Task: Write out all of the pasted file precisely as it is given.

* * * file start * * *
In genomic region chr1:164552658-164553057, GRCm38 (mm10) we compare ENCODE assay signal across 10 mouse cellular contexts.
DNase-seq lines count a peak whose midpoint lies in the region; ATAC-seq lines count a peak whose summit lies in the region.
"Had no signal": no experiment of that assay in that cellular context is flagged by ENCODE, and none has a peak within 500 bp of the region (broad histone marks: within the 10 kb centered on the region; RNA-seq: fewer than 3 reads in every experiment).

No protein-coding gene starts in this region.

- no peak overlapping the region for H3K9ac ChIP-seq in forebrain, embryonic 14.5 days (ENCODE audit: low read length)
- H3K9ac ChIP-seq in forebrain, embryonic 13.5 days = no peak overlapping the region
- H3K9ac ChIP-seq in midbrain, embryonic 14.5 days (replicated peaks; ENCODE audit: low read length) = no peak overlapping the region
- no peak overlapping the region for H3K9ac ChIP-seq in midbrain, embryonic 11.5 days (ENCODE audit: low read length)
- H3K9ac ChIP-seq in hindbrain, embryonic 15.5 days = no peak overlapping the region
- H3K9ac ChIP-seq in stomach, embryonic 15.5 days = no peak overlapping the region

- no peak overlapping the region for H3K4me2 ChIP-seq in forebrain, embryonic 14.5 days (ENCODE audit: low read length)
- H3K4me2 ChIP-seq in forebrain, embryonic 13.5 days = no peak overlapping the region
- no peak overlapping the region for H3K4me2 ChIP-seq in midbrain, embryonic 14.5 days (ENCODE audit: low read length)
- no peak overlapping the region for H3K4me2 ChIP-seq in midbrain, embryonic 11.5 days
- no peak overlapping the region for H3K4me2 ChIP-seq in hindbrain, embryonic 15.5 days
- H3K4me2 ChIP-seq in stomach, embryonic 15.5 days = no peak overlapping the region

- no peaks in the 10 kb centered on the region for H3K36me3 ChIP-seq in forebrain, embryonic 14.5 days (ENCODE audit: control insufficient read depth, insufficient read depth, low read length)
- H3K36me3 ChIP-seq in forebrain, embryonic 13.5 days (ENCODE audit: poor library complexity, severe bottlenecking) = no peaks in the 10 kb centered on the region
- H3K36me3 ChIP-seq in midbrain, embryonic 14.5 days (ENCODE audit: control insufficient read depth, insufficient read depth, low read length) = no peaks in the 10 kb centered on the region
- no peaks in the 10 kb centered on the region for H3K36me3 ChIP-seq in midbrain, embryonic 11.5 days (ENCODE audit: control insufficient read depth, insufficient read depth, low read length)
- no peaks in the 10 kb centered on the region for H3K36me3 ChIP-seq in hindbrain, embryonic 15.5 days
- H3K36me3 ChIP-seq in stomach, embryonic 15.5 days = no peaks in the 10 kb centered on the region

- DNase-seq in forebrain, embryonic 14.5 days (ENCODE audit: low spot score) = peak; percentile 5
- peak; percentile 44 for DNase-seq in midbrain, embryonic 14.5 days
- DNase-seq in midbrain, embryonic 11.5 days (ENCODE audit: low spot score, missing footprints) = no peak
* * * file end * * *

In genomic region chr1:164552658-164553057, GRCm38 (mm10) we compare ENCODE assay signal across 10 mouse cellular contexts.
DNase-seq lines count a peak whose midpoint lies in the region; ATAC-seq lines count a peak whose summit lies in the region.
"Had no signal": no experiment of that assay in that cellular context is flagged by ENCODE, and none has a peak within 500 bp of the region (broad histone marks: within the 10 kb centered on the region; RNA-seq: fewer than 3 reads in every experiment).

No protein-coding gene starts in this region.

- no peak overlapping the region for H3K9ac ChIP-seq in forebrain, embryonic 14.5 days (ENCODE audit: low read length)
- H3K9ac ChIP-seq in forebrain, embryonic 13.5 days = no peak overlapping the region
- H3K9ac ChIP-seq in midbrain, embryonic 14.5 days (replicated peaks; ENCODE audit: low read length) = no peak overlapping the region
- no peak overlapping the region for H3K9ac ChIP-seq in midbrain, embryonic 11.5 days (ENCODE audit: low read length)
- H3K9ac ChIP-seq in hindbrain, embryonic 15.5 days = no peak overlapping the region
- H3K9ac ChIP-seq in stomach, embryonic 15.5 days = no peak overlapping the region

- no peak overlapping the region for H3K4me2 ChIP-seq in forebrain, embryonic 14.5 days (ENCODE audit: low read length)
- H3K4me2 ChIP-seq in forebrain, embryonic 13.5 days = no peak overlapping the region
- no peak overlapping the region for H3K4me2 ChIP-seq in midbrain, embryonic 14.5 days (ENCODE audit: low read length)
- no peak overlapping the region for H3K4me2 ChIP-seq in midbrain, embryonic 11.5 days
- no peak overlapping the region for H3K4me2 ChIP-seq in hindbrain, embryonic 15.5 days
- H3K4me2 ChIP-seq in stomach, embryonic 15.5 days = no peak overlapping the region

- no peaks in the 10 kb centered on the region for H3K36me3 ChIP-seq in forebrain, embryonic 14.5 days (ENCODE audit: control insufficient read depth, insufficient read depth, low read length)
- H3K36me3 ChIP-seq in forebrain, embryonic 13.5 days (ENCODE audit: poor library complexity, severe bottlenecking) = no peaks in the 10 kb centered on the region
- H3K36me3 ChIP-seq in midbrain, embryonic 14.5 days (ENCODE audit: control insufficient read depth, insufficient read depth, low read length) = no peaks in the 10 kb centered on the region
- no peaks in the 10 kb centered on the region for H3K36me3 ChIP-seq in midbrain, embryonic 11.5 days (ENCODE audit: control insufficient read depth, insufficient read depth, low read length)
- no peaks in the 10 kb centered on the region for H3K36me3 ChIP-seq in hindbrain, embryonic 15.5 days
- H3K36me3 ChIP-seq in stomach, embryonic 15.5 days = no peaks in the 10 kb centered on the region

- DNase-seq in forebrain, embryonic 14.5 days (ENCODE audit: low spot score) = peak; percentile 5
- peak; percentile 44 for DNase-seq in midbrain, embryonic 14.5 days
- DNase-seq in midbrain, embryonic 11.5 days (ENCODE audit: low spot score, missing footprints) = no peak